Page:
Finally, day three of my little three- day minibreak by myself to the Yorkshire Dales. Originally, I had intended to catch the first train back to Leeds after breakfast, but break my journey by getting off in Bingley. The small West Yorkshire town of Bingley is situated on the Leeds-Liverpool Canal and is famous for its three-rise and five-rise locks, the system of getting canal boats uphill on a stretch of canal. I’ve never seen these locks and thought it might be a good opportunity to visit and take photos before hopping back on a Leeds train.
Well that didn’t happen. All I could think about was having to lug all my heavy gear around all day, up the canal a stretch, and back to the station.
Instead, Ingleborough, Yorkshire’s second highest peak, was taunting me to climb up.
The first time I climbed Ingleborough was two years ago during an early spring three peaks practice with Whernside (see earlier parts). There was a tiresome steady slog, followed by a slippery clamber up a gully to the loose scree-covered summit plateau. The gully, known as The Devil’s Staircase, I found quite frightening, and really had no wish to revisit.
The second time I should have ascended by the same route would have been a couple of months after the first attempt, on the actual day of the Three Peaks Challenge. This was a peak too far, and an aggravated injury stopped me after completing both Pen Y Ghent and Whernside.
As Ingleborough has been present in lots of my pictures during these three days, it has been tempting me to challenge myself, face my nemesis and go back. The final leg of the official Three Peaks route descends Ingleborough from another side and takes a four and a half mile path straight into Horton-in-Ribblesdale. This is the only part of the official route I haven’t seen.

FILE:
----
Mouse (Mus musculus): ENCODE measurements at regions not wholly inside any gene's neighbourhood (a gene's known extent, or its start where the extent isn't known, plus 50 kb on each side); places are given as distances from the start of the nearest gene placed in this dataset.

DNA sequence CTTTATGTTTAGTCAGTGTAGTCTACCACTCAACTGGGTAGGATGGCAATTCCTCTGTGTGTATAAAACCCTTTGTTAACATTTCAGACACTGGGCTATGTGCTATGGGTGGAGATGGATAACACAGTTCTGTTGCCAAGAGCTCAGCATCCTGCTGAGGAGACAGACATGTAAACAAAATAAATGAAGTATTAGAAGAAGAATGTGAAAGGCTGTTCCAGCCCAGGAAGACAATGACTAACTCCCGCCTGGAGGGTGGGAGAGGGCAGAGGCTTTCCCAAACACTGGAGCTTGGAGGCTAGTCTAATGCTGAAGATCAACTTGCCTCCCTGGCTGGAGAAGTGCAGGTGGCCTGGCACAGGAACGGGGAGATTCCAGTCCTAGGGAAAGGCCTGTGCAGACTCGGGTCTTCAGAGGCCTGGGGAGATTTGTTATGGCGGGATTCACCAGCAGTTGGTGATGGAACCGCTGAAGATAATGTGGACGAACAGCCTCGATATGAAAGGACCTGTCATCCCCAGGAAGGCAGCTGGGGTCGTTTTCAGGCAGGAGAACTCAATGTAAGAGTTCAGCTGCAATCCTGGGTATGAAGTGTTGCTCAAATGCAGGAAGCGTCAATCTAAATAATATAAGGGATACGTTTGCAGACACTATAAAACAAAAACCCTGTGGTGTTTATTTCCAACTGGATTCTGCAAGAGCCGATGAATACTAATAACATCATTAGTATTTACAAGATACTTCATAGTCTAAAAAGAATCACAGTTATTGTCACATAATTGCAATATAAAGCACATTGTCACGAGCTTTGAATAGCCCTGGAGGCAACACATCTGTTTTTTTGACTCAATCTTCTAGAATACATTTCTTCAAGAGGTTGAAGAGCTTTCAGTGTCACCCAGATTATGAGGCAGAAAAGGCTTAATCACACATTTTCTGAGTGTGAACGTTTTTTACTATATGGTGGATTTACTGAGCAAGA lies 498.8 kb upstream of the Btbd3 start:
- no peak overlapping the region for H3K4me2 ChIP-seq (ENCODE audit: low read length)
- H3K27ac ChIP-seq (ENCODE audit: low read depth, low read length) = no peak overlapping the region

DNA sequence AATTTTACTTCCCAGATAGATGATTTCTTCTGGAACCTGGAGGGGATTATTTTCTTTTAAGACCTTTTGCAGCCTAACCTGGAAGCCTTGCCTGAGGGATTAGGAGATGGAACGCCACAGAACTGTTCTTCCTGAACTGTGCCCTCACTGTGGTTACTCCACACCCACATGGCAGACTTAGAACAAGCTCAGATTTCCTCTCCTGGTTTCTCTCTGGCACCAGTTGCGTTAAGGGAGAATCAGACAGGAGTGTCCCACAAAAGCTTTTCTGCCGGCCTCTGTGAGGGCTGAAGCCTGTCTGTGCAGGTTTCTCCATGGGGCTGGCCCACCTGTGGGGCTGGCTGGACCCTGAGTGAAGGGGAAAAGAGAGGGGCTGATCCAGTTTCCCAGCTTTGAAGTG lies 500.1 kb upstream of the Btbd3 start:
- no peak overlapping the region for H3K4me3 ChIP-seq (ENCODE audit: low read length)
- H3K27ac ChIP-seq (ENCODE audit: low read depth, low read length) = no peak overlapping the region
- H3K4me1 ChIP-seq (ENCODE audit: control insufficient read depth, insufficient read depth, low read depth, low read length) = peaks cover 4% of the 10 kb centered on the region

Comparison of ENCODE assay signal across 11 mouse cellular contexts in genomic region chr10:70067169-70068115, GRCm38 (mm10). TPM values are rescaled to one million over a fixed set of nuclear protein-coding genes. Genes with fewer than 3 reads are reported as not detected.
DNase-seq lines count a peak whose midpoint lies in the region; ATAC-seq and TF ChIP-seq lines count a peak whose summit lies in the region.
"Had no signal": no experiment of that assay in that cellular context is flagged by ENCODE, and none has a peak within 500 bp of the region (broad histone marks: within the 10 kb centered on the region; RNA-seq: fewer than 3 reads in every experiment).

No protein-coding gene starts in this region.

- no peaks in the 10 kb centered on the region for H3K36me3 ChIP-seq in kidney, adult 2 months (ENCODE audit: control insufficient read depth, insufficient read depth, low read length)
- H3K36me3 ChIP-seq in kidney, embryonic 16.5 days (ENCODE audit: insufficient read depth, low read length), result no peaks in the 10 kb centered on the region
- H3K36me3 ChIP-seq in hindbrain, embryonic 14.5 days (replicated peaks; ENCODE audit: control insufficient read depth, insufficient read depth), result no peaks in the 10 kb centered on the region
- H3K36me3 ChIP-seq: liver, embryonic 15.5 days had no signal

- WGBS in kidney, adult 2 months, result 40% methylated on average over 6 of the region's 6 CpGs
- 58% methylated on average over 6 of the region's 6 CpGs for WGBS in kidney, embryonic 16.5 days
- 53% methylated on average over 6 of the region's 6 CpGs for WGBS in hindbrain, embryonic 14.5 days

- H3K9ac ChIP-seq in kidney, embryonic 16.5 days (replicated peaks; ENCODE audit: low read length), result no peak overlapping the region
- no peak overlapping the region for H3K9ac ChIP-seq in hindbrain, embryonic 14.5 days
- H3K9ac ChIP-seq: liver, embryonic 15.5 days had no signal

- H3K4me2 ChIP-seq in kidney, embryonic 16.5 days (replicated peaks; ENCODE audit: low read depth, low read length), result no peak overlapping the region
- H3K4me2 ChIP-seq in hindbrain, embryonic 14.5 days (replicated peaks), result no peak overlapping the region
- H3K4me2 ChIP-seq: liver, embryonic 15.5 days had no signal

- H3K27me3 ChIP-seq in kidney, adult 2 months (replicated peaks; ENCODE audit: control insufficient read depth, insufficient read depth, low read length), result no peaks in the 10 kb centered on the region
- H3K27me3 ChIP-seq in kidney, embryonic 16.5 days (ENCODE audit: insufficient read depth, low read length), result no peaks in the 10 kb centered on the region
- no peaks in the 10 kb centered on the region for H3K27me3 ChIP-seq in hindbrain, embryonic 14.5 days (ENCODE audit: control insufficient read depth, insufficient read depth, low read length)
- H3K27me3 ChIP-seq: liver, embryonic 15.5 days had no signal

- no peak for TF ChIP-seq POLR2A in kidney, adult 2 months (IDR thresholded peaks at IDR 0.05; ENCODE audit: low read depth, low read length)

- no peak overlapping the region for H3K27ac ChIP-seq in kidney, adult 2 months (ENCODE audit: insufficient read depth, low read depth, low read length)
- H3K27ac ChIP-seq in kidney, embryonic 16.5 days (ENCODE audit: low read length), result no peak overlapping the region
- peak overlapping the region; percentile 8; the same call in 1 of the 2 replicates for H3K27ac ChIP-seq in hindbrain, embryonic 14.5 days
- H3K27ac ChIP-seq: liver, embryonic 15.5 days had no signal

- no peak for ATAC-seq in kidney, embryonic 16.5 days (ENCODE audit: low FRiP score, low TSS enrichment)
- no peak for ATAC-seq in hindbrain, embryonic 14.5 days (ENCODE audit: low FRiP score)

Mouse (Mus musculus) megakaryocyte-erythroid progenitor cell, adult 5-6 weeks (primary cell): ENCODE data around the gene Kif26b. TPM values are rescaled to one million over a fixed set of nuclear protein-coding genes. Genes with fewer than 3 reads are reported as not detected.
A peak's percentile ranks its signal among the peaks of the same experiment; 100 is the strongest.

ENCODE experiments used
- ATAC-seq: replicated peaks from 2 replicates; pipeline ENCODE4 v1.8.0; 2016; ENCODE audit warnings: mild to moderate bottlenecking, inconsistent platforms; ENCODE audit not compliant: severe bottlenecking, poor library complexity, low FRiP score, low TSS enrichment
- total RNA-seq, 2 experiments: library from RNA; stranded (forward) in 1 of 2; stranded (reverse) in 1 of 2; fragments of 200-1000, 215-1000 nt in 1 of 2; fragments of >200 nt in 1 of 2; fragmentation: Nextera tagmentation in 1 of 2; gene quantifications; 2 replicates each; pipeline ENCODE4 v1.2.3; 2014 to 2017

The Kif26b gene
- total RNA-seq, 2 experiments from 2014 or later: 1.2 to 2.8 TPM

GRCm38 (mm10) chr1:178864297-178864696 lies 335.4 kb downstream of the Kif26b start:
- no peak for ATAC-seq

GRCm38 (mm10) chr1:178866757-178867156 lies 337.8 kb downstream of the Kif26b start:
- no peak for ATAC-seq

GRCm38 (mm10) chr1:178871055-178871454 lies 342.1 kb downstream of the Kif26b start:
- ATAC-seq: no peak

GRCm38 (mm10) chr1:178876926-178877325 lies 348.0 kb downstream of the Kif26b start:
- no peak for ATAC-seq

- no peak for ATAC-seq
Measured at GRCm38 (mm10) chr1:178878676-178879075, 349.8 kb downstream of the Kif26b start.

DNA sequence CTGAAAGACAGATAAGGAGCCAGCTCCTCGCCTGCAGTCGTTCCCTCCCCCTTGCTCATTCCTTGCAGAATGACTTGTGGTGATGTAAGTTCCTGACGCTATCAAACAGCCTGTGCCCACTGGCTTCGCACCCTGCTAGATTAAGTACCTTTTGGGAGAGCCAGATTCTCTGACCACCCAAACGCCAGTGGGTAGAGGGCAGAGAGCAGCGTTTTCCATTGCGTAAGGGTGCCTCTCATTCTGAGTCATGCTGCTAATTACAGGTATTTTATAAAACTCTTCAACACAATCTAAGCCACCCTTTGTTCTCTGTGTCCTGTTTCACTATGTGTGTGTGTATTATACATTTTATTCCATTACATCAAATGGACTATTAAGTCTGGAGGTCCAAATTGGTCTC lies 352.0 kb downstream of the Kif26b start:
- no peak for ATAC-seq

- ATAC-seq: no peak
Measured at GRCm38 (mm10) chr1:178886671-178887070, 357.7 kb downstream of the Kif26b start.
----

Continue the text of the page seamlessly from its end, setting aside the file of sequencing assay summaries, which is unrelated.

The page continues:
So I was up and out much sooner than originally intended. 7.30am saw me heading up to the station where this path begins.
A lot of the landscape round here is made up of these outcrops of limestone, which can get awfully shiny and slippy when they are well-worn, eroded and wet. They are known as Limestone Pavements, and appear pale and featureless from a distance, or from above on aerial views.
In the above picture, you can notice the shiny chunks which make up the footpath.
By now, with two days of sun and windburn on my face, arms, hands and head, I was beginning to get quite sore. I kept my white cotton hooded cardi on to protect me a bit. The path is very croggeldy* in places, and although not challenging at this stage, care needs to be taken round the bouldery bits and slippy limestone. Ingleborough still looks far off.
Part of the path needs to be picked round. It would be so easy to slip and break your ankle here.
Almost within touching distance.
The best thing about this walk was I didn’t know quite what was up ahead. Having never been this way before, it was exciting to keep moving forward and see new views. At this point in the above picture, the climb started. It doesn’t look so steep here, but appearances are deceptive.
I rounded a corner and suddenly the whole valley to the right of me opened up. A huge wind caught at me and threatened to tug me sideways. It was a very OMG moment and literally took my breath away! I realised this had got quite dangerous if I didn’t have my wits about me, so I crouched into these rocks to take some pictures, before scrambling slowly and carefully round, keeping as much to the side as I could.